How Tata Motors planned a turnaround and became the third major automaker in FY2021
Tata Motors saw an impressive 69% year-over-year growth in the last fiscal year with 222,011 units sold in 11 years in fiscal 2021, despite zero sales in April 2020 due to the Covid lockdown. Compared to that, Tata Motors sold 131,197 units in fiscal year 2020. This surge in sales helped the automaker to reach the top 3 places in the Indian automaker rankings.
(Also Read: Tata Motors Chooses Martin Uhlarik As Global Design Manager After Pratap Bose Resigns)
The surge in sales came at a time when the auto industry as a whole saw lower sales due to, among other things, strict foreclosure, declining customer confidence and supply chain issues.
It was the first time in eight long years that the local automaker’s passenger vehicle business had recorded its highest annual sales in its history. In addition, this is the first time that Tata Motors has moved towards double-digit market share in fiscal year 2022.
No wonder the latest generation of passenger vehicles, including models like Tiago, Tigor, Nexon, Harrier, Safari and even the Nexon EV, have also helped the automaker charter a turnaround in India’s highly competitive PV market, where Maruti Suzuki dominates nearly 50% of the market share. Among the top three automobile manufacturers in the Indian PV market, with the exception of Maruti Suzuki (1) and Tata Motors (3), the other brand is Hyundai (2).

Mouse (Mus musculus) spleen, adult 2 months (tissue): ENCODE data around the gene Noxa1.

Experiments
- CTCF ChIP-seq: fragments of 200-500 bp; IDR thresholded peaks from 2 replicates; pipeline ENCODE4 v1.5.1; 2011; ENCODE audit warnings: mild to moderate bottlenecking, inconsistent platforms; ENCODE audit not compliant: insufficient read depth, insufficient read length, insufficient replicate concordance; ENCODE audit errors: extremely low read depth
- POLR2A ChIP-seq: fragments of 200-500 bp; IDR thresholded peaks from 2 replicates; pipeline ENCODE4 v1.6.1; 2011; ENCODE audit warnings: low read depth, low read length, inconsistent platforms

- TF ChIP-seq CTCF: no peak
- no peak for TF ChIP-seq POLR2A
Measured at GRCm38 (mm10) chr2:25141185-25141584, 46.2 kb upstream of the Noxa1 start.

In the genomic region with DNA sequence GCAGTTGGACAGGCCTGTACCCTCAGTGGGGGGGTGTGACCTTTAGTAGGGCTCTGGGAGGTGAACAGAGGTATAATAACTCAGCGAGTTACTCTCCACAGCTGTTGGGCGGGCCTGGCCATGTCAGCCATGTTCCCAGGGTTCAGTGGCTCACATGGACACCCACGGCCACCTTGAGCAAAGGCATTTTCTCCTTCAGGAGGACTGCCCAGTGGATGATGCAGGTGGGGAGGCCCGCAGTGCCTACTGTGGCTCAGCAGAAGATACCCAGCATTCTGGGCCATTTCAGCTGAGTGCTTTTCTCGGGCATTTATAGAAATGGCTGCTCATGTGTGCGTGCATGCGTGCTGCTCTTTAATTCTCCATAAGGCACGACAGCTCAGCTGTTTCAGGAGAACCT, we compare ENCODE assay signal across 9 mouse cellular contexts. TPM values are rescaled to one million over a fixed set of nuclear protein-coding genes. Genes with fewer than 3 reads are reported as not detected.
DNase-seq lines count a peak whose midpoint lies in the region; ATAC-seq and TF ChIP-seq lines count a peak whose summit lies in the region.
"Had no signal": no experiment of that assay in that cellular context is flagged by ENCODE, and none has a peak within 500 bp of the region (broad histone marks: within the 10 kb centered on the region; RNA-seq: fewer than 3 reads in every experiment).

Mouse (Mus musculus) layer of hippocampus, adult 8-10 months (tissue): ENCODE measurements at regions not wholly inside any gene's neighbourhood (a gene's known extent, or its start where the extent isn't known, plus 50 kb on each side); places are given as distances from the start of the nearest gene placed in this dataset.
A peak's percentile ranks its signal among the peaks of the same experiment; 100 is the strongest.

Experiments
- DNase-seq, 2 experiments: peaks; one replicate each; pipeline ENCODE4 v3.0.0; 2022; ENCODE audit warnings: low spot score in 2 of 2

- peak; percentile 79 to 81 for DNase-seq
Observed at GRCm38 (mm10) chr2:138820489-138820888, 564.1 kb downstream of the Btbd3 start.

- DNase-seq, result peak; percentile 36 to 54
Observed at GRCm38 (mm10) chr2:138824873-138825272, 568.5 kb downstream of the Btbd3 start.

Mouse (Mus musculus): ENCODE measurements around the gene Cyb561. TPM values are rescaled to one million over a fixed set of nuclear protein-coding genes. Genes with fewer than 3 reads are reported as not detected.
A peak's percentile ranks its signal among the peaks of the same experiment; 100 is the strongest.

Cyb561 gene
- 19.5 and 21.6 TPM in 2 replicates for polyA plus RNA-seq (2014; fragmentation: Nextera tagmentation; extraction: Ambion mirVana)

Not very long ago, Tata Motors was in turmoil. It was losing market share despite the introduction of a revolutionary product like the small Tata Nano hatchback, which fell short of expectations. The automaker was touted as an outdated car brand with serious product quality issues.[ortrayedasanoutdatedautomobilebrandwithseriousqualityconcernsaboutitsproducts[ortrayedasanoutdatedautomobilebrandwithseriousqualityconcernsaboutitsproducts
The quality, cost, and lack of products in its portfolio led the automaker to attract a lot of criticism as the OEM relied heavily on entry-level products like Indica, Indigo CS, etc. segment, instead of individual buyers. The OEM was becoming a brand of discount cars and the majority of business came from taxi operators. At the same time, other car brands were introducing new products that were gaining prominence in the segment of private car buyers.
In fiscal 2015, Tata Motors struggled to achieve volume and competing brands such as Mahindra & Mahindra and Honda were overtaking Tata in terms of sales. Its market share was only around 5%. The business of the automaker was not profitable in terms of OEM partners and distribution.
However, from there, the local auto brand has made a dramatic turnaround in terms of branding, brand value and sales volumes, over the past half-decade, and the best result was visible at during the last fiscal year. Data shows that the automaker gained 8.2% market share in FY2021, compared to the 4.6% market share recorded in FY2020.
The automaker’s cumulative sales volume in the last fiscal year was nearly 66,000 units ahead of the fourth car brand.